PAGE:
The first lies in the reason for their existence. Porsche’s commercial approach to motorsport was shaped by its 550 Spyder project. As the car evolved from Walter Glöckler’s Spyder, it was raced as it was developed. No two cars were the same and, as the programme progressed, a strategy emerged: Porsche would use only new vehicles for major events, and sell them after each race. And so was born its customer motorsport department. Today’s Spyder follows the same brief: yes, Porsche is trying to win in the ALMS, but this is also an exercise designed to sell cars and make money. And if you take one look at Porsche Motorsport’s new HQ at Weissach you realise how clever this strategy has been. Last winter alone it built 250 GT3 Cup cars, at least two dozen RSRs and three customer Spyders. That’s enough volume to be considered a car manufacturer in its own right.

Other similarities? Well, their engines are mounted amidships – and other than that I have to confess I’m struggling. And anyway, the new car is being warmed.

This Le Mans-type racer is, at first, an intimidating device. Every surface appears to be a brittle, costly slither of carbon fibre, and its tiny cabin is littered with electronic gizmos and widgets whose operations are unknown but whose cost is, I assume, significant. You clamber in over the side, drop into the hard carbon seat, adjust the mandatory HANS device to be comfortable under the belts, and are then harnessed in place the way you imagine those aboard Saturn 5 might have been. Scope for head and neck articulation is limited to Inspector Clouseau-style furtive eye movements.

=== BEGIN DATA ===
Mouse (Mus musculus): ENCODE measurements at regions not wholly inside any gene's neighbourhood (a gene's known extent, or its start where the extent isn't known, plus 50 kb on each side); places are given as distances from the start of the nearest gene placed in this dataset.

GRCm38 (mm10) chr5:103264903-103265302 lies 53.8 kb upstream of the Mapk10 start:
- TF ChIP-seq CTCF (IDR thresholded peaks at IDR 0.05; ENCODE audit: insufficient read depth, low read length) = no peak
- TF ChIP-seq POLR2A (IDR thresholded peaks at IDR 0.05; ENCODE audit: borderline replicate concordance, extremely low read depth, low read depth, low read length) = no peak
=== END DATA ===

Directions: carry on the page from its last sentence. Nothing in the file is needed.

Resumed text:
From the archive

The motor fires quickly and loudly. It displaces just 3397cc and is forced to breathe through 44mm restrictors, but somehow the alchemists in the engine shop have squeezed from it 503bhp at 10,300rpm and 273lb ft at 7500rpm. So, as Roland Kussmaul, a man with a direct link to every post-956 racing Porsche, asks me not to bin it, it’s time to consider three simple facts: 503bhp, 775kg, cold slicks.

The car’s aggressive appearance and disjointed boarding procedure has prepared you for the worst, but an unexpectedly friendly character is confirmed within 100 yards of pulling away: it’s easy to drive. A simple foot clutch gets you moving, after which the Spyder becomes a strictly two-pedal, two-paddle device. Flick the right paddle to shift up, the left to shift down. It sounds simple. And that’s before you suss the uncanny accuracy with which the electronic systems blend the changes. Like any race transmission, it likes to work under maximum duress, and there’s significant slip from the cold rubber, but even so I have never driven a car that assists its driver so comprehensively.